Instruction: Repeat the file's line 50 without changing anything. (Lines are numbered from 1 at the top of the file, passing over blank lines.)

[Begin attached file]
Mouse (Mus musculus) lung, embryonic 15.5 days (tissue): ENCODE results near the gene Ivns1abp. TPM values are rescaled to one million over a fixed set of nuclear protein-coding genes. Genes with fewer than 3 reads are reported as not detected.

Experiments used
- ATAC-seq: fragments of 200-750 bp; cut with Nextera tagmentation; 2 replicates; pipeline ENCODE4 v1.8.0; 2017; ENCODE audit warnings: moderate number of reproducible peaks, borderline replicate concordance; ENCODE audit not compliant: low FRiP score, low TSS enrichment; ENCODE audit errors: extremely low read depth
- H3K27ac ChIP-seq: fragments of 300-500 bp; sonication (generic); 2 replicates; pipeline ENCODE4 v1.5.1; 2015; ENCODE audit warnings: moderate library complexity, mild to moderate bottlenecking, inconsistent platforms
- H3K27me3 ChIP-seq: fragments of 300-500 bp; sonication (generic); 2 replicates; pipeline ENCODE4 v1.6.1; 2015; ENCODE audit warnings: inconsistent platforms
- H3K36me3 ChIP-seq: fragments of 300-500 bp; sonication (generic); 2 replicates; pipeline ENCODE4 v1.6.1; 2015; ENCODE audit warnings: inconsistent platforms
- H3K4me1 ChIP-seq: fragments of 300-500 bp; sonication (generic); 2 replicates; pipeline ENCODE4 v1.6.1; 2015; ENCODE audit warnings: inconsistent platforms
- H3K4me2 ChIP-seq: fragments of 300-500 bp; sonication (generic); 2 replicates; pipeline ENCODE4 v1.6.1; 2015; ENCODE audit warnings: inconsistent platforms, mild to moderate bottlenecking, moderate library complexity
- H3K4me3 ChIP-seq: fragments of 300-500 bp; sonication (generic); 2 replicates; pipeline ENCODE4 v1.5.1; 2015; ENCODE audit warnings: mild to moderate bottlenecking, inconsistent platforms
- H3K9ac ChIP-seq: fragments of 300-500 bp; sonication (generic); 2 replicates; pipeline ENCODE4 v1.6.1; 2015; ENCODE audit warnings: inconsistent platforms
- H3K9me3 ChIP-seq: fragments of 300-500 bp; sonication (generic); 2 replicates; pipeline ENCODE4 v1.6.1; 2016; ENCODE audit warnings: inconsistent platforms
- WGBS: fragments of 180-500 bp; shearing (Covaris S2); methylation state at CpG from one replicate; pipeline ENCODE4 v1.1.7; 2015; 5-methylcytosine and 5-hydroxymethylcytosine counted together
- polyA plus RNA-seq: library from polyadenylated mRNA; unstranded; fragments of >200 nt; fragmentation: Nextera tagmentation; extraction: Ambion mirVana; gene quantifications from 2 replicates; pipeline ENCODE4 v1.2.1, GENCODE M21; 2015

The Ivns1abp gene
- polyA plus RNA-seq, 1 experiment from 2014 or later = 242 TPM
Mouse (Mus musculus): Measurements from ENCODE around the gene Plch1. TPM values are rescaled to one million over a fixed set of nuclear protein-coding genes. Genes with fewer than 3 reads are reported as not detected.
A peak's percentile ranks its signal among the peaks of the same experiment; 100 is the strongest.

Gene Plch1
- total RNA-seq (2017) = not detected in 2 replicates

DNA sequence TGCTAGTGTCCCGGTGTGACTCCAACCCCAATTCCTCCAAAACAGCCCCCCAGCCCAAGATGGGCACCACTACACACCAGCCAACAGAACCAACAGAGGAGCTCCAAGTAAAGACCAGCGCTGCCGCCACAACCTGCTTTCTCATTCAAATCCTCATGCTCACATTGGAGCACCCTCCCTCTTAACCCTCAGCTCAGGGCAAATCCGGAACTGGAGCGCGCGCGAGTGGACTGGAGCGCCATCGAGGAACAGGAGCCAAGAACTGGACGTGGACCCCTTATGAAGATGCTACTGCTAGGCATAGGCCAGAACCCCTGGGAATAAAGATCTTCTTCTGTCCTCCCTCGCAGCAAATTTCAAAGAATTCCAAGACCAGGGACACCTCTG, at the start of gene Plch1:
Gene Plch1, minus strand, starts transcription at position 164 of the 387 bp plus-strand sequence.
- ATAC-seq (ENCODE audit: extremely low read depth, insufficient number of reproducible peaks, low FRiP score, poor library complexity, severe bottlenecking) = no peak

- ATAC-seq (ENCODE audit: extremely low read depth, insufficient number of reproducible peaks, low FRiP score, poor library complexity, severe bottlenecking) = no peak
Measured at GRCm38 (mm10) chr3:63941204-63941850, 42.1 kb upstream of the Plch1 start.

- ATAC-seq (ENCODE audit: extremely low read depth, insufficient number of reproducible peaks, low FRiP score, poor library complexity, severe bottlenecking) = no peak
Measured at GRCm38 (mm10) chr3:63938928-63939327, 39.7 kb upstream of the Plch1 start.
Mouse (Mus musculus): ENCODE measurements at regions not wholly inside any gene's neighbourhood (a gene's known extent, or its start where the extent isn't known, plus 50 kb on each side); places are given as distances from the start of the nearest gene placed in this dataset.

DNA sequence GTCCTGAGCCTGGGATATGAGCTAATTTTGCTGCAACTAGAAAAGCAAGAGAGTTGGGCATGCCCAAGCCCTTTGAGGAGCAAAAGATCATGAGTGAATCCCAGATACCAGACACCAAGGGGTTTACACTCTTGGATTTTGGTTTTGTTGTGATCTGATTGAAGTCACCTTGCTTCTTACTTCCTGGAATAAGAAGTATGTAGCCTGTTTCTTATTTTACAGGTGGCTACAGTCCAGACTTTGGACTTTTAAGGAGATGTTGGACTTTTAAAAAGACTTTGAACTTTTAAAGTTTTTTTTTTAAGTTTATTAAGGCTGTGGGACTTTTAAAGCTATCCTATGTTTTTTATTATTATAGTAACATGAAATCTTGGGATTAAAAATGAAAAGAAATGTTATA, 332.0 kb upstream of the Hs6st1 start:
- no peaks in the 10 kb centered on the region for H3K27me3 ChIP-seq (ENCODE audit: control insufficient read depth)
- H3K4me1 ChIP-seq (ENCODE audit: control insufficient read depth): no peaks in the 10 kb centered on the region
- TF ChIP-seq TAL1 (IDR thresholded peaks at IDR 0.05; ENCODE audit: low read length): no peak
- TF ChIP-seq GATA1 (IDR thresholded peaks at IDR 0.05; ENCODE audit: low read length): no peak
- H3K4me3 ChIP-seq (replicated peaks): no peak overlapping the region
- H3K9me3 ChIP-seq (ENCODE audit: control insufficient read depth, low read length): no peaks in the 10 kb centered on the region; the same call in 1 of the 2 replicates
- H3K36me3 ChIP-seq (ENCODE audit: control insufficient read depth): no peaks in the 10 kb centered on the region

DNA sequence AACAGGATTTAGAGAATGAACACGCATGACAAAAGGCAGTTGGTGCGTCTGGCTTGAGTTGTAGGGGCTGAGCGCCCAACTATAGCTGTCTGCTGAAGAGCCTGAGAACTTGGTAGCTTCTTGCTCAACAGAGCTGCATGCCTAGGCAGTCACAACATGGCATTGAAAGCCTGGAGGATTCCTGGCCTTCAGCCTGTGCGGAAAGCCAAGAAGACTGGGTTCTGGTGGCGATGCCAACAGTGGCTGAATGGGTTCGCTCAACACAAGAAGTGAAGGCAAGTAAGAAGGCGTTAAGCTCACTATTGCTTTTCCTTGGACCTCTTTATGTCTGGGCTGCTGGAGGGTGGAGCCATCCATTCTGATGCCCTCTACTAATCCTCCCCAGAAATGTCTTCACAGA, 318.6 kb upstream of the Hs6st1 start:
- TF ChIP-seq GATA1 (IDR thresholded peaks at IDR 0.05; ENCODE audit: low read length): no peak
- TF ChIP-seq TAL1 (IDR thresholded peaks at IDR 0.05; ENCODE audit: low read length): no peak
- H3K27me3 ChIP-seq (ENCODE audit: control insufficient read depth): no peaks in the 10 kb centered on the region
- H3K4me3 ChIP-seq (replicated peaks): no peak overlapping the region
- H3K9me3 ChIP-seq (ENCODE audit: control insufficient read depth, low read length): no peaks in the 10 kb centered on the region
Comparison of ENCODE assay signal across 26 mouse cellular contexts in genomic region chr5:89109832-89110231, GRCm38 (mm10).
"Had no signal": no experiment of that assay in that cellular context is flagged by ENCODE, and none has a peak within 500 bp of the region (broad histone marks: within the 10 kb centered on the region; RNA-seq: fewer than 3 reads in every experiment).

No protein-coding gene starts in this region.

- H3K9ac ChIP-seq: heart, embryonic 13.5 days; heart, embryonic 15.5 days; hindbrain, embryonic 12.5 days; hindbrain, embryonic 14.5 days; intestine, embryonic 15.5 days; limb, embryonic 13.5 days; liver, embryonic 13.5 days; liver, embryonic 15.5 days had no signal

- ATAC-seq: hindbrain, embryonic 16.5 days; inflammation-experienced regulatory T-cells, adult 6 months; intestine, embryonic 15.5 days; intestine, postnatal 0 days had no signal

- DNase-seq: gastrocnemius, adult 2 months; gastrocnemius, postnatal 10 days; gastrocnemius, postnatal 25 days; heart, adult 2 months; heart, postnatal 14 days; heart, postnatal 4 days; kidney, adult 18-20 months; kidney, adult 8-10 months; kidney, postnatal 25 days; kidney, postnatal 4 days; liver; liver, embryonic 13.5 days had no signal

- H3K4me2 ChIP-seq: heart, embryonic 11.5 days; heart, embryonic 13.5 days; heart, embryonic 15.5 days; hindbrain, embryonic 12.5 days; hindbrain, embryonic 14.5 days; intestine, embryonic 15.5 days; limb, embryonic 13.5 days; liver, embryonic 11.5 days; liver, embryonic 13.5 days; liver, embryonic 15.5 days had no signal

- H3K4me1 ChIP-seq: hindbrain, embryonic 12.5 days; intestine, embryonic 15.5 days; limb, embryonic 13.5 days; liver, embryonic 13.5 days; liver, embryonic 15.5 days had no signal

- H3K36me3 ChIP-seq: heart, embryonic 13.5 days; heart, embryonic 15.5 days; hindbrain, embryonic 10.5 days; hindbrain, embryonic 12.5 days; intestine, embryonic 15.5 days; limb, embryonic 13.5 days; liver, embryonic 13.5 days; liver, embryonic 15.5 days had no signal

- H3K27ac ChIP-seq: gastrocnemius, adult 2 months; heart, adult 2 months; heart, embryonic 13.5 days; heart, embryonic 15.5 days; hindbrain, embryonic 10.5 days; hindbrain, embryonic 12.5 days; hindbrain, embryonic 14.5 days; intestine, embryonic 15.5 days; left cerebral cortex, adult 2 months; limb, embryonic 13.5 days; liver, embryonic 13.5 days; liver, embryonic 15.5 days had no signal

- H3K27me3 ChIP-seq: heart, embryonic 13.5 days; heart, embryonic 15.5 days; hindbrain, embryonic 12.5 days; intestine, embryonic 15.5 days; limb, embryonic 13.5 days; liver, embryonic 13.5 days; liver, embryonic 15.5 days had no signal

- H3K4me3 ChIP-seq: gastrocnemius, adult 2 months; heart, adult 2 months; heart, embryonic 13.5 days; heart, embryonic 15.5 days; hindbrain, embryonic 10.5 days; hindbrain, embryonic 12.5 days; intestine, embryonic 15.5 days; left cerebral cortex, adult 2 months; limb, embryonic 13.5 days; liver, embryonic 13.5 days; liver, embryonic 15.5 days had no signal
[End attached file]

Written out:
- H3K36me3 ChIP-seq: heart, embryonic 13.5 days; heart, embryonic 15.5 days; hindbrain, embryonic 10.5 days; hindbrain, embryonic 12.5 days; intestine, embryonic 15.5 days; limb, embryonic 13.5 days; liver, embryonic 13.5 days; liver, embryonic 15.5 days had no signal